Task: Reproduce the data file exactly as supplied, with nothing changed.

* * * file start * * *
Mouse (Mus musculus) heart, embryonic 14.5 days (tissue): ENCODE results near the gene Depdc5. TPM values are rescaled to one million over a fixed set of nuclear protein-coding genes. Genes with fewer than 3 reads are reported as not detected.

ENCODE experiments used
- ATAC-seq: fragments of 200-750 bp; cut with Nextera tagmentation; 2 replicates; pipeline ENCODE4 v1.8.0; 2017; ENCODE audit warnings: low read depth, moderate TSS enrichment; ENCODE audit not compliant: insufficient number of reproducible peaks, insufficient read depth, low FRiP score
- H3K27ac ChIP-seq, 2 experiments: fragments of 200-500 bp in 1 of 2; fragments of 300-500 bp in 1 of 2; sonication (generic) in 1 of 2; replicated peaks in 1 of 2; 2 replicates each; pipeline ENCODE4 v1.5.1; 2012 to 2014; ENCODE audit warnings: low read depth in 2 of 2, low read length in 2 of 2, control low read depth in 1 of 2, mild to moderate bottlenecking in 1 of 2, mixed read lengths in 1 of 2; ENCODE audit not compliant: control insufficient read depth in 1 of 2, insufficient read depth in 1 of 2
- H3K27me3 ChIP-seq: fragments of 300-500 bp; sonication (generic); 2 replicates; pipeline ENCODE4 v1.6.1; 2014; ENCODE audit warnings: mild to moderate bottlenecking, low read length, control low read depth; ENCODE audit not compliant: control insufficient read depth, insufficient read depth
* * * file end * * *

Mouse (Mus musculus) heart, embryonic 14.5 days (tissue): ENCODE results near the gene Depdc5. TPM values are rescaled to one million over a fixed set of nuclear protein-coding genes. Genes with fewer than 3 reads are reported as not detected.

ENCODE experiments used
- ATAC-seq: fragments of 200-750 bp; cut with Nextera tagmentation; 2 replicates; pipeline ENCODE4 v1.8.0; 2017; ENCODE audit warnings: low read depth, moderate TSS enrichment; ENCODE audit not compliant: insufficient number of reproducible peaks, insufficient read depth, low FRiP score
- H3K27ac ChIP-seq, 2 experiments: fragments of 200-500 bp in 1 of 2; fragments of 300-500 bp in 1 of 2; sonication (generic) in 1 of 2; replicated peaks in 1 of 2; 2 replicates each; pipeline ENCODE4 v1.5.1; 2012 to 2014; ENCODE audit warnings: low read depth in 2 of 2, low read length in 2 of 2, control low read depth in 1 of 2, mild to moderate bottlenecking in 1 of 2, mixed read lengths in 1 of 2; ENCODE audit not compliant: control insufficient read depth in 1 of 2, insufficient read depth in 1 of 2
- H3K27me3 ChIP-seq: fragments of 300-500 bp; sonication (generic); 2 replicates; pipeline ENCODE4 v1.6.1; 2014; ENCODE audit warnings: mild to moderate bottlenecking, low read length, control low read depth; ENCODE audit not compliant: control insufficient read depth, insufficient read depth